The massive conversion of the world's natural landscapes to agriculture and other human uses may soon begin to undermine the capacity of the planet's ecosystems to sustain a burgeoning human population.
Writing July 22, 2005 in the journal Science, a group of leading scientists portrays the escalating transformation of the world's forests, wetlands, savannahs, waterways and other native landscapes as the biggest potential threat to human health and global sustainability.
"Short of a collision with an asteroid, land use by humans is the most significant impact on the world's biosphere," according to Jonathan A. Foley, a UW-Madison climatologist and the lead author of the Science paper. "It may be the single most pressing environmental issue of our day."
The new Science paper was written by a group of leading environmental scientists representing a wide range of scientific disciplines, including biology, climatology, medicine, limnology, geography and earth science. Foley directs the UW-Madison Center for Sustainability and the Global Environment in the Gaylord Nelson Institute for Environmental Studies.
Land use, according to the report, is no longer just a local issue. It is a force of global importance as the world's six billion people compete for food, water, fiber and shelter. The report, says Foley, is a comprehensive review of scientific research on the world's major land-use practices - agriculture, urban and rural development, deforestation and other natural resource extraction - and their impacts on the world's ecosystems.
According to Foley, nearly one-third of the world's land surface is now in use for agriculture and millions of acres of natural ecosystems are converted each year. Many of the agricultural practices, built on Western-style methods, are unsustainable, requiring large applications of chemical fertilizers and further sculpting of the landscape to divert water to marginal lands.
"While land use practices vary greatly across the world, their ultimate outcome is generally the same: the acquisition of natural resources for immediate human needs, often at the expense of degrading environmental conditions," the authors write.
The new Science report synthesizes and reflects on decades of research on human impacts on the environment, including changes in atmospheric composition, land cover, the hydrologic cycle and biological diversity.
The survey of global land use practices, Foley says, portrays a need for closer collaboration between scientists and land use planners, hydrologists, farmers, architects and health care professionals to forestall greater environmental degradation.
"Land use has multiple causes. We recognize the need for food, water and shelter," says Foley. "But it also has multiple outcomes, and scientists need to look at the big picture. There is important science to be done here."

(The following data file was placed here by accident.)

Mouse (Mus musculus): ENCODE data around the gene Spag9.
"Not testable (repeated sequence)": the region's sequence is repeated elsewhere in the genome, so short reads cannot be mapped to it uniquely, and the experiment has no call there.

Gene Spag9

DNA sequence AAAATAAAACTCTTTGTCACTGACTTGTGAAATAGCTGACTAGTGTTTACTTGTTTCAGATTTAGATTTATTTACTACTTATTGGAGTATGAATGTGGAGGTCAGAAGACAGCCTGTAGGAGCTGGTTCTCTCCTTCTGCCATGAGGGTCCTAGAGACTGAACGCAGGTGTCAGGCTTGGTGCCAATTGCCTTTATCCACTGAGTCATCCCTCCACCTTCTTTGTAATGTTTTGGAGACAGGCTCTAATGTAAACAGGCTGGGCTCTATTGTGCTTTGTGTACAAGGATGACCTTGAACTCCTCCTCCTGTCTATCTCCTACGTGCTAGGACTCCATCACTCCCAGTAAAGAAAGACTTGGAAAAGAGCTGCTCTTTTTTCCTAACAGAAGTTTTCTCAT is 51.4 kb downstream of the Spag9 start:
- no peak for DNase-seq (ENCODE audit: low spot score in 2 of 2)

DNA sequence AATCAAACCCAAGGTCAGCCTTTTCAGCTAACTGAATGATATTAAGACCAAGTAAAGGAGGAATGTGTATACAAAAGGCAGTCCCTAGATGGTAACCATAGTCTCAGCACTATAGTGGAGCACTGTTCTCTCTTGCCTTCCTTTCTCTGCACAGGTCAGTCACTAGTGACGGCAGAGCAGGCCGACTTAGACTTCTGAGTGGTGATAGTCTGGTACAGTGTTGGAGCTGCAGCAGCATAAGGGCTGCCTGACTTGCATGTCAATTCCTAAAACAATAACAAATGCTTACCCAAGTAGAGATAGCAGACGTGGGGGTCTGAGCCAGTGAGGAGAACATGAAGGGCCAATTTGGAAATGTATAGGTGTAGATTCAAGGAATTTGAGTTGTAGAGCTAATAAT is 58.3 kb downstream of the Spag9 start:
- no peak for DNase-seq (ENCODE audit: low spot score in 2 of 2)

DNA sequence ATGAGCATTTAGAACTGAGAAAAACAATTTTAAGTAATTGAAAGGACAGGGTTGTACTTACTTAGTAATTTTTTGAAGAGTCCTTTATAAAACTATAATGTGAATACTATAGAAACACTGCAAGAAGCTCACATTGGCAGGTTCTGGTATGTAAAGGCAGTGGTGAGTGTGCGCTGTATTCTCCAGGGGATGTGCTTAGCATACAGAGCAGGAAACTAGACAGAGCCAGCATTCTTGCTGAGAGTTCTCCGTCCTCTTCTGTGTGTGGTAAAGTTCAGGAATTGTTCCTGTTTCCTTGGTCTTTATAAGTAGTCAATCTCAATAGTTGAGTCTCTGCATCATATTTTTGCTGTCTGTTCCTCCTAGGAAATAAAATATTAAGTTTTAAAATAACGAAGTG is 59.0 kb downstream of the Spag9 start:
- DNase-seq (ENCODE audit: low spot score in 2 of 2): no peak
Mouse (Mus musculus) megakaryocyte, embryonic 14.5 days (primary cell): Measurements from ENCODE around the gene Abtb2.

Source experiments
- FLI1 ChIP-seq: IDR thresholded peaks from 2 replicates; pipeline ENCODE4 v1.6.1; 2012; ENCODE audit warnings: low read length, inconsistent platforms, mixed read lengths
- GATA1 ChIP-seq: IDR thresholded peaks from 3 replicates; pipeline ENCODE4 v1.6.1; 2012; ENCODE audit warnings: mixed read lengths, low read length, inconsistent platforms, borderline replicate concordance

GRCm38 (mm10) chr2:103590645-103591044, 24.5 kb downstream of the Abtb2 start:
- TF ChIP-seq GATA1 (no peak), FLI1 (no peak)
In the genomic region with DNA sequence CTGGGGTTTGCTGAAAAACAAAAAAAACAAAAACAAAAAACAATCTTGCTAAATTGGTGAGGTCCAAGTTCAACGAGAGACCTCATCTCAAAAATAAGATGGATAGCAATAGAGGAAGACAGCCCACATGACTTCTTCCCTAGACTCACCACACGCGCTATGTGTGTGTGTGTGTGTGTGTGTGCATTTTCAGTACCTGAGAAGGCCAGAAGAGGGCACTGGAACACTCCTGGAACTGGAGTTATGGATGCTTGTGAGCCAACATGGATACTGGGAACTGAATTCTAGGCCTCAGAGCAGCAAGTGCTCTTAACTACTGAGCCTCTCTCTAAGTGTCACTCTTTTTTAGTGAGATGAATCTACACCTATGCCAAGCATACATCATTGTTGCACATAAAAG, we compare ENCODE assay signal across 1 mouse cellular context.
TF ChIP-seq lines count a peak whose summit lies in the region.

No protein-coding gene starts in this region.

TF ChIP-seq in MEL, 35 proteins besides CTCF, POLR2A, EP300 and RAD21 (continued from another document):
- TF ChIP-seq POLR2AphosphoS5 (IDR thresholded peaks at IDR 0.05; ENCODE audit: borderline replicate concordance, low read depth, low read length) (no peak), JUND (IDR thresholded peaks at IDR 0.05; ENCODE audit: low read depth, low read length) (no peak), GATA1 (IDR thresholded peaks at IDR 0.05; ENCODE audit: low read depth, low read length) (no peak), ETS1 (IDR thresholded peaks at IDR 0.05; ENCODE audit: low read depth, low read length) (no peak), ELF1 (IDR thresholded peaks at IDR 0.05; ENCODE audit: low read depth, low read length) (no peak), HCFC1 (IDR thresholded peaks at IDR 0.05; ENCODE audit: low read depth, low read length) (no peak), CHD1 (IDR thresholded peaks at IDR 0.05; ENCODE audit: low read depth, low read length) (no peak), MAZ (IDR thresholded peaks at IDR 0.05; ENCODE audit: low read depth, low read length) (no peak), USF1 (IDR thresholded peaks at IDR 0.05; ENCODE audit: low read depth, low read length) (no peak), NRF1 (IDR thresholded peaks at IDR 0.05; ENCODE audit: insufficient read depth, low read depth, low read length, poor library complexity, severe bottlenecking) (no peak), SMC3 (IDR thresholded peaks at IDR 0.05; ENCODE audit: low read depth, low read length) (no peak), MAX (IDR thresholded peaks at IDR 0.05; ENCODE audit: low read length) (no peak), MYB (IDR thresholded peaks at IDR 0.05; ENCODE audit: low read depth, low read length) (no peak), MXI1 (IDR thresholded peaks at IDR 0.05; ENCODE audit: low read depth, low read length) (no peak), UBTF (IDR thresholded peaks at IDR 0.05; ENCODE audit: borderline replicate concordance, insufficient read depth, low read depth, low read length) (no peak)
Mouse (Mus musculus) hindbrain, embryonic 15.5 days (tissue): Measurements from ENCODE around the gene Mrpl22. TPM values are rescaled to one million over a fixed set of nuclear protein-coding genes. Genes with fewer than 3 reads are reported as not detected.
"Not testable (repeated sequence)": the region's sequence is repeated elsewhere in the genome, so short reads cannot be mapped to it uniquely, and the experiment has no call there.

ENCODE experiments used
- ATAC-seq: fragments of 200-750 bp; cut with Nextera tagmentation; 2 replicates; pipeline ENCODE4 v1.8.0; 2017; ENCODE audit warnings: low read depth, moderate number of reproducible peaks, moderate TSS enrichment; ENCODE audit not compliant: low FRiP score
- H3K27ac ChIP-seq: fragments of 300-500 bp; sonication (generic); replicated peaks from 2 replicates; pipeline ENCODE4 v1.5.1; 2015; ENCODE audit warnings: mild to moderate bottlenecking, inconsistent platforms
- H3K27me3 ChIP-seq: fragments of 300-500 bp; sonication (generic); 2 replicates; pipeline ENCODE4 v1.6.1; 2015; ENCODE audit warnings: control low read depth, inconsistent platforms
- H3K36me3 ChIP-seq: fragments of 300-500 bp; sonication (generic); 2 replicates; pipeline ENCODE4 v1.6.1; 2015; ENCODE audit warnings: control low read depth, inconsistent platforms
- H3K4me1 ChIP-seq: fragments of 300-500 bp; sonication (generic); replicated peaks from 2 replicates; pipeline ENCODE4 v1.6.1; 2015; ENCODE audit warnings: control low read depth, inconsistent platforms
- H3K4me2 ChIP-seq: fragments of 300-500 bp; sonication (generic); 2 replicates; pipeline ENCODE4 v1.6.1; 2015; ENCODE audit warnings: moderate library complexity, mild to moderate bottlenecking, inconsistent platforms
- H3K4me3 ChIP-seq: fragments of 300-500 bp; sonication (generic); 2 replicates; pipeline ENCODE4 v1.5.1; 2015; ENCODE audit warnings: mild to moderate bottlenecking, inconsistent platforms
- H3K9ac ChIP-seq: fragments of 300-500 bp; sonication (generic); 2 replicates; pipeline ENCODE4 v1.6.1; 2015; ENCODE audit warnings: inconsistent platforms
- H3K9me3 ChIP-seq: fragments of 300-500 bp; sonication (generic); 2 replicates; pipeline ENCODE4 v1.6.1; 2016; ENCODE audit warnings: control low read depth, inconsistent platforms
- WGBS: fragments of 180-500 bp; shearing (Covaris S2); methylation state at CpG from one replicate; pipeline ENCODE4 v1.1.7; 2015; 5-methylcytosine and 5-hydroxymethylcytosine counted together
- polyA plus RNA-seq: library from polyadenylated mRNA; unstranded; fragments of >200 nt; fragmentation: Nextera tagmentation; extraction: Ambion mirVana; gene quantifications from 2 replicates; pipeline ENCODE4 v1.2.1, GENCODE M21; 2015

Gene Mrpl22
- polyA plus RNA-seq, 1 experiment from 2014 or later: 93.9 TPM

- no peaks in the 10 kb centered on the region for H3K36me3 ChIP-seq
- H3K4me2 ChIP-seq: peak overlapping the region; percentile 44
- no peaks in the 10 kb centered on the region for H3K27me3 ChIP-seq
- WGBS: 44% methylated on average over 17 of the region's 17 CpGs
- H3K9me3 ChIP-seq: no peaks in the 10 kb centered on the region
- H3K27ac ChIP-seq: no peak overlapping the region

One example, Foley says, is changing patterns of human and animal disease as climate changes and allows pathogens to flourish in regions where they previously did not exist. Diseases such as West Nile, malaria, cholera, Rift Valley fever and hanta virus are examples of infectious diseases that have emerged in new places and whose frequency has increased as land use and ecological patterns shift.
Foley emphasizes that scientists must look beyond the world's wilderness and consider the whole landscape, including cities, suburbs and agricultural areas in their assessments of global environmental health. "We need to look at land use in a global context. The whole system needs to be considered."
The report also highlighted examples of sustainable land use practices that provide both economic and environmental advantages:
* New York City's purchase of development rights in the Catskills to enhance the city's water supply. The practice resulted in an estimated $5 billion to $7 billion savings for water purification services.
* Locating coffee farms within 1 kilometer of intact tropical forests to take advantage of wild pollinators can boost bean quality and crop yield by as much as 20 percent.
* Using reflective roofing, adding green space and planting trees in cities to reduce smog, heat-related mortality, and electricity demands from air conditioning.
* Developing a greater reliance on integrated pest management and other tactics to reduce the need for chemical pesticides and increase food availability. Stocking rice paddies with mosquito-eating fish and creating optimal conditions for pest-eating birds, are two proven strategies.
"Land use has gone beyond being a local environmental issue," Foley says. "The global-scale impacts are greater than the sum of local events. Land use is having a transformative effect on the planet."
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